Asynchronous event handling and Safety Critical Java

Andy Wellings, Minseong Kim

Research output: Contribution to journalArticlepeer-review


Over the last few years, the Java Community Process (under the auspices of Java Specification Request 302) has been developing a subset of Java augmented by the Real-Time Specification for Java (RTSJ) for use in safety critical systems. The concurrency model supported by Safety Critical Java (SCJ) relies almost exclusively on an event-based model rather than on a thread-based model. This paper reviews the advantages and disadvantages of the two models and gives the pragmatic reasons that SCJ has adopted the former model. It describes the SCJ approach and gives a simple example of how it can be used, illustrating the difference in style between the RTSJ and SCJ code. The paper then considers the compatibility of the SCJ model with the RTSJ. It argues that by basing the SCJ classes on the RTSJ's BoundAsyncEvent class, some inconsistencies exist between the SCJ and the RTSJ models. Furthermore, some of the optimizations that are possible when mapping handlers to server threads are inhibited, even though the programming restrictions necessary for these optimizations are imposed by the SCJ specification. A revised model is presented that has a slightly more complicated API but is more consistent with the RTSJ and allows the optimizations. However, there is a resulting increase in the necessary run-time support, particularly for multiprocessor implementations.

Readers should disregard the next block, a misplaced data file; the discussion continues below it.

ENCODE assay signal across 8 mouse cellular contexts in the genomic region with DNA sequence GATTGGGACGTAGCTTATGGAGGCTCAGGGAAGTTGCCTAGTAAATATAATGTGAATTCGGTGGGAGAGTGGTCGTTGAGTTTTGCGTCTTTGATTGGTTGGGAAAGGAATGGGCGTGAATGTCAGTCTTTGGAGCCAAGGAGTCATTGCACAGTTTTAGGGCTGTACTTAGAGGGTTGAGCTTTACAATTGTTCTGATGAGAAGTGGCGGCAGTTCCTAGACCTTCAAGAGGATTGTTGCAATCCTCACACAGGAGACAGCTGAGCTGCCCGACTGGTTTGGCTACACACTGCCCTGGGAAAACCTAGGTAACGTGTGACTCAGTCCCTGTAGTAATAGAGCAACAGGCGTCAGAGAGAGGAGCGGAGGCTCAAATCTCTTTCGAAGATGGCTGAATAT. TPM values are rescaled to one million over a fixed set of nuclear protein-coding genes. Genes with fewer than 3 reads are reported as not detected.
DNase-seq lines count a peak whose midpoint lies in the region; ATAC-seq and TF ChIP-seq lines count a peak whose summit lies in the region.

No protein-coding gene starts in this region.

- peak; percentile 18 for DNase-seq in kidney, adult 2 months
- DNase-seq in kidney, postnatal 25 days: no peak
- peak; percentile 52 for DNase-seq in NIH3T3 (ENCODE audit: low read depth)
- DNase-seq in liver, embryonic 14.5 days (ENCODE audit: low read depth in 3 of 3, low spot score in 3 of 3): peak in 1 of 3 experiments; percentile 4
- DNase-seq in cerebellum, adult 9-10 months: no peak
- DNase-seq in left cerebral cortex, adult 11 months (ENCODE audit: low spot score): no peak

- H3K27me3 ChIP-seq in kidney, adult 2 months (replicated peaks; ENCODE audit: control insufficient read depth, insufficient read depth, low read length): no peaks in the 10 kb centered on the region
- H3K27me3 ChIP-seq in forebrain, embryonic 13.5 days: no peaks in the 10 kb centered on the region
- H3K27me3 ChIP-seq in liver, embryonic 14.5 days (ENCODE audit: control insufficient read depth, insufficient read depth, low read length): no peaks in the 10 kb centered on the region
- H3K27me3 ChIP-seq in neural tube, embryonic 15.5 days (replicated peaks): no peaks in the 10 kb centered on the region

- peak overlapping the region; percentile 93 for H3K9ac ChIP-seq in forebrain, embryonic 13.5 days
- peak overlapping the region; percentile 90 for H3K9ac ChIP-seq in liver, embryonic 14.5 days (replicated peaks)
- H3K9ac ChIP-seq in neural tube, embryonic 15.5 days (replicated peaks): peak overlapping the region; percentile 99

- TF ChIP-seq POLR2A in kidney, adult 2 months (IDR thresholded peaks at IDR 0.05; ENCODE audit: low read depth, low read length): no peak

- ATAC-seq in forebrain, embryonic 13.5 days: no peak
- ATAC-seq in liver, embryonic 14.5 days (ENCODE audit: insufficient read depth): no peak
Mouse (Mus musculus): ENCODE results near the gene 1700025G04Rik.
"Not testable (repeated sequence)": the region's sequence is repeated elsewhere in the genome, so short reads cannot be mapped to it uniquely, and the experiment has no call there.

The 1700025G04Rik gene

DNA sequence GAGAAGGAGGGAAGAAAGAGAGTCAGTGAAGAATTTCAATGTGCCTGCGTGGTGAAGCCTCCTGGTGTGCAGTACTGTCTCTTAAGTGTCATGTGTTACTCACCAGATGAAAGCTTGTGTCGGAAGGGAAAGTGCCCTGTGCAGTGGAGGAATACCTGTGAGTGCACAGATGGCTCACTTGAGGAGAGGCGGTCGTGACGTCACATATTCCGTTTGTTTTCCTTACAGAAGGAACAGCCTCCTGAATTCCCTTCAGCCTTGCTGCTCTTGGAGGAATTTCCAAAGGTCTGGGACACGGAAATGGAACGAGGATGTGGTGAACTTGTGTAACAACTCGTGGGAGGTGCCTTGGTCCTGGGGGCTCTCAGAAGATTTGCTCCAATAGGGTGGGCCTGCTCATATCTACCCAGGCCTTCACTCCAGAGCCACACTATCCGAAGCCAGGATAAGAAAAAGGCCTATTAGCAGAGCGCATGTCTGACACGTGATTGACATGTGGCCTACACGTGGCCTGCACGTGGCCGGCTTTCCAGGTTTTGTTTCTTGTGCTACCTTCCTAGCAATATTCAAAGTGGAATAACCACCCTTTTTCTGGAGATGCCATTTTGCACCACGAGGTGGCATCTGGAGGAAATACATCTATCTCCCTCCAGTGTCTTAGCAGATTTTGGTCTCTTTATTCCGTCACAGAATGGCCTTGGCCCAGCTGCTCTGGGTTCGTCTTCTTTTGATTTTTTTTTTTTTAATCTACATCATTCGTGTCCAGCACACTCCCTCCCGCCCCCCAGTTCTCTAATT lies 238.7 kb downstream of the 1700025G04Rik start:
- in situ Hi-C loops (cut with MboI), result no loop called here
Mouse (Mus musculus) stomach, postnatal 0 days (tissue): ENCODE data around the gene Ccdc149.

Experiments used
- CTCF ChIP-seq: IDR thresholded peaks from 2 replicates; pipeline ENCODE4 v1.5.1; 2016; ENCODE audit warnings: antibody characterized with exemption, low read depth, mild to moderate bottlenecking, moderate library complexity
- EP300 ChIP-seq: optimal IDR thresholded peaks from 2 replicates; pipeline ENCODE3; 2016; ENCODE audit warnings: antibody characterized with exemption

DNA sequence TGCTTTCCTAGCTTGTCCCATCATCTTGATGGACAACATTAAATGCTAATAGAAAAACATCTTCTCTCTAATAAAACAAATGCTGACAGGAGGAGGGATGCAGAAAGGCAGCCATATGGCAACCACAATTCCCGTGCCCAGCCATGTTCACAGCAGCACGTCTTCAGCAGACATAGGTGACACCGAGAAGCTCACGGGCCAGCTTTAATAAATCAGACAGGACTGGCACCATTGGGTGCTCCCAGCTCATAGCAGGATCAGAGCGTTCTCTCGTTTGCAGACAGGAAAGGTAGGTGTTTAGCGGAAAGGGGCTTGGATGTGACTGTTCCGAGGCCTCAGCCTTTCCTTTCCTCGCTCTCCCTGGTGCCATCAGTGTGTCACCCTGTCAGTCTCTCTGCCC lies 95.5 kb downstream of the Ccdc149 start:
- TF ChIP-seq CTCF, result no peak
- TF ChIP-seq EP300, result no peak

Original languageEnglish
Pages (from-to)813-832
Number of pages20
JournalConcurrency and Computation: Practice and Experience
Issue number8
Publication statusPublished - 10 Jun 2011

Cite this